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 PVSS7. Primary Angiosarcoma of the Aorta and Great Vessels

​Javairiah Fatima MD, Audra A. Duncan MD, Gustavo S. Oderich MD, Peter Gloviczki MD, Manju Kalra MD, Michael McKusick MD, Thomas C. Bower MD
Mayo Clinic, Rochester, MN.

OBJECTIVES: Primary angiosarcomas originating from the heart, aorta or the great vessels are extremely rare, and hence poorly understood. We reviewed our experience to identify a preferred diagnostic and treatment strategy, and evaluate role of adjunctive therapy.

METHODS: We reviewed the clinical data of all patients diagnosed with primary angiosarcoma of the heart, aorta, and great vessels from 1985 to 2011, including presentation, diagnosis, management, and outcomes.

RESULTS: Thirteen patients (5 males and 8 females; mean age, 54±4 years) had primary angiosarcoma arising from the aorta (n=7), heart (n=3), pericardium (n=2), and pulmonary artery (n=1). Aortic tumors most commonly presented with lower extremity claudication (n=4), renovascular HTN (n=3), abdominal pain (n=5), and weight loss (n=4). Cardiac and pericardial tumors presented with dyspnea (n=5) due to pleural effusion or cardiac tamponade. All 13 patients underwent Computed Tomography (CT) scan demonstrating irregular, lobulated mass/thrombus with peripheral enhancement and 8 patients had diagnostic echocardiogram. Metastatic disease was present in 10 patients; most common site was lungs (n=6). All except one patient had high grade sarcoma on pathology. Most common endothelial antigen was CD31. Nine patients were treated surgically; resection with aortic reconstruction (n=6), thrombectomy (n=1), and pericardiectomy with patch (n=2). Adjunctive treatment included chemotherapy (n=7) and radiation (n=4). Median survival was 8 months (range 1-75). Patients treated with all 3 treatment modalities had longer survival than patients treated with a single modality (p=0.013). Patients treated with chemotherapy had a more favorable survival than those without chemotherapy (p=0.048).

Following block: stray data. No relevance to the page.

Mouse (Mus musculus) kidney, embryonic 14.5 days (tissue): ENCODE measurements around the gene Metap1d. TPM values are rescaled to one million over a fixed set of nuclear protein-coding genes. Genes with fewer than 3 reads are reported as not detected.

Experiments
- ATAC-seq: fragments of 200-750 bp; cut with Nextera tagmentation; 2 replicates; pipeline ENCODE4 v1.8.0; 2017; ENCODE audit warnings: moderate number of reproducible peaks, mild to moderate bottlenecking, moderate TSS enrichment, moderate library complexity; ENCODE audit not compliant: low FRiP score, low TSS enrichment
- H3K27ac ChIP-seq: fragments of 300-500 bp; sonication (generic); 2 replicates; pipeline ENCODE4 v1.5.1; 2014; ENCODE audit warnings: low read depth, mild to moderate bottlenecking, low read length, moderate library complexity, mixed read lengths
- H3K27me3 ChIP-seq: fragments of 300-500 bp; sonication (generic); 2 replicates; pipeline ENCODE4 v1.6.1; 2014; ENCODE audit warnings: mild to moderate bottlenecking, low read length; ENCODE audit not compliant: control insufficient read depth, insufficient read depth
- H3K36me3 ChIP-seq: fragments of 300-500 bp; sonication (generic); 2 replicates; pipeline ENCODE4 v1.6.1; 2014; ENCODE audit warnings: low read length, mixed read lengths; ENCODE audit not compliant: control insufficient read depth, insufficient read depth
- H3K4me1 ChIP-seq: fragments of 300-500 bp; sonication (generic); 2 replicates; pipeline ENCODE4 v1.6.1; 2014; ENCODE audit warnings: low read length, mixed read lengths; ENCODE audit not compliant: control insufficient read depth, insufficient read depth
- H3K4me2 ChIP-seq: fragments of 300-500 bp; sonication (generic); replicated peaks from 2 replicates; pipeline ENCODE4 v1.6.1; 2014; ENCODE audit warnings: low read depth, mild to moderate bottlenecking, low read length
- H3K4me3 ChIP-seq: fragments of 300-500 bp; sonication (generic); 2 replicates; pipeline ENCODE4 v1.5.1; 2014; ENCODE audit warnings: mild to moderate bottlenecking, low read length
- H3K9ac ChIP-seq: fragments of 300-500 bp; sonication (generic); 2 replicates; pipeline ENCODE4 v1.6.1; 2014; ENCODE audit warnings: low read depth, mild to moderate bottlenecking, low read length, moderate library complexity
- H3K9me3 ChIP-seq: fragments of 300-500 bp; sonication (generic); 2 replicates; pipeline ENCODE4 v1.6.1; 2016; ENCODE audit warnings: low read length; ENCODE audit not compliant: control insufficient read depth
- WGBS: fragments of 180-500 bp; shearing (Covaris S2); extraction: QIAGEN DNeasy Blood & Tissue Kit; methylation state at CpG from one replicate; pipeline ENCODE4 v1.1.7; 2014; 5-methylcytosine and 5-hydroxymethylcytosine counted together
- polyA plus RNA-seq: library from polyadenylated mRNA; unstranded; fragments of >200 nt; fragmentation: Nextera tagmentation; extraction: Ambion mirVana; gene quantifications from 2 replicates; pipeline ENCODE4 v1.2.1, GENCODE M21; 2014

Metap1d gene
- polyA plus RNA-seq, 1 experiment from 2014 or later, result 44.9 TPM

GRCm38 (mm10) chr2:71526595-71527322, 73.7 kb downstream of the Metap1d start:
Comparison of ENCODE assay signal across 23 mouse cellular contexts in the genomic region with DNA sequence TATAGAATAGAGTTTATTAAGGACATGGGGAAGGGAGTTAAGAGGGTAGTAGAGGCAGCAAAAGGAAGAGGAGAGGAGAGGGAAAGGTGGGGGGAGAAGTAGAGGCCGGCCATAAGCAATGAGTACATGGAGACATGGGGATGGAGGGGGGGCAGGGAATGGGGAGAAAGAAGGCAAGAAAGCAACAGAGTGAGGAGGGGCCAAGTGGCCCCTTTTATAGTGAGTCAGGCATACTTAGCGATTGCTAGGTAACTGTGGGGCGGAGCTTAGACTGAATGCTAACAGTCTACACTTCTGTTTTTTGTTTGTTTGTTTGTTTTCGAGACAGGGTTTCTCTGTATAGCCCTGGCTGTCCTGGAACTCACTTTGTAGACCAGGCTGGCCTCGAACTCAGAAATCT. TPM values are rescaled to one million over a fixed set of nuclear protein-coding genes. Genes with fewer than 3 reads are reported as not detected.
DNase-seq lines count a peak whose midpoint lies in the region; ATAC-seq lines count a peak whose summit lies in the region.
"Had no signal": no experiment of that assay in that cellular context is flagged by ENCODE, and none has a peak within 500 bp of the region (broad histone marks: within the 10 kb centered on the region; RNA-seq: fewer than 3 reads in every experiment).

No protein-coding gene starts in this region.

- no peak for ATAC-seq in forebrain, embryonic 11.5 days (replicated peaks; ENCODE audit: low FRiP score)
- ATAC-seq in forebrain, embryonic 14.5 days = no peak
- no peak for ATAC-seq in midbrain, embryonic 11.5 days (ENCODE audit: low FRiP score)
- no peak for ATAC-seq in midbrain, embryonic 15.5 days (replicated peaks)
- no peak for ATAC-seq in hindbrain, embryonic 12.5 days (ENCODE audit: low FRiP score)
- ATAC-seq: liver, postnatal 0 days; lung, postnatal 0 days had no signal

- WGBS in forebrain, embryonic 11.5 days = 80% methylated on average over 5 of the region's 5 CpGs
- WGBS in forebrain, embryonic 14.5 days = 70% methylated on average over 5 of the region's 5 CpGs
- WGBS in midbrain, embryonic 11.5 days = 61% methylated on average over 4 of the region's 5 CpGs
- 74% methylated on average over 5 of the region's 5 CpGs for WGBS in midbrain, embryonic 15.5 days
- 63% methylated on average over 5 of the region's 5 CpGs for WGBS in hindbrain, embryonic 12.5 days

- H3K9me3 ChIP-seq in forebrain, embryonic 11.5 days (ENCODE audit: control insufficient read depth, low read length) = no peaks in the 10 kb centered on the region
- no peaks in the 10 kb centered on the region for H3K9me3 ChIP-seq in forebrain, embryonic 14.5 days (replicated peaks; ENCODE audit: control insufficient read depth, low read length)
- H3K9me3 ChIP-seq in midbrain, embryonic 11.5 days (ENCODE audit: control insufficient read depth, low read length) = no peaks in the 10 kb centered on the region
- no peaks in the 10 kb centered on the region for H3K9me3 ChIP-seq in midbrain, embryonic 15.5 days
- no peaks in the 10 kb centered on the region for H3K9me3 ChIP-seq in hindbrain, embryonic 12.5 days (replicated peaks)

CONCLUSIONS: Primary angiosarcoma of the heart and great vessels is rare, but a harbinger of poor prognosis. Endothelial antigen CD31 is diagnostic. Combined therapy with surgical resection and chemoradiotherapy offer patients the best survival.

AUTHOR DISCLOSURES: J. Fatima, Nothing to disclose; A. Duncan, Nothing to disclose; G. Oderich, Clinical trial, National Principal Investigator, T-branch stent graft trial, Cook Medical Inc.; P. Gloviczki, Nothing to disclose; M. Kalra, Nothing to disclose; M. McKusick, Nothing to disclose; T. Bower, Nothing to disclose.

Posted April 2012

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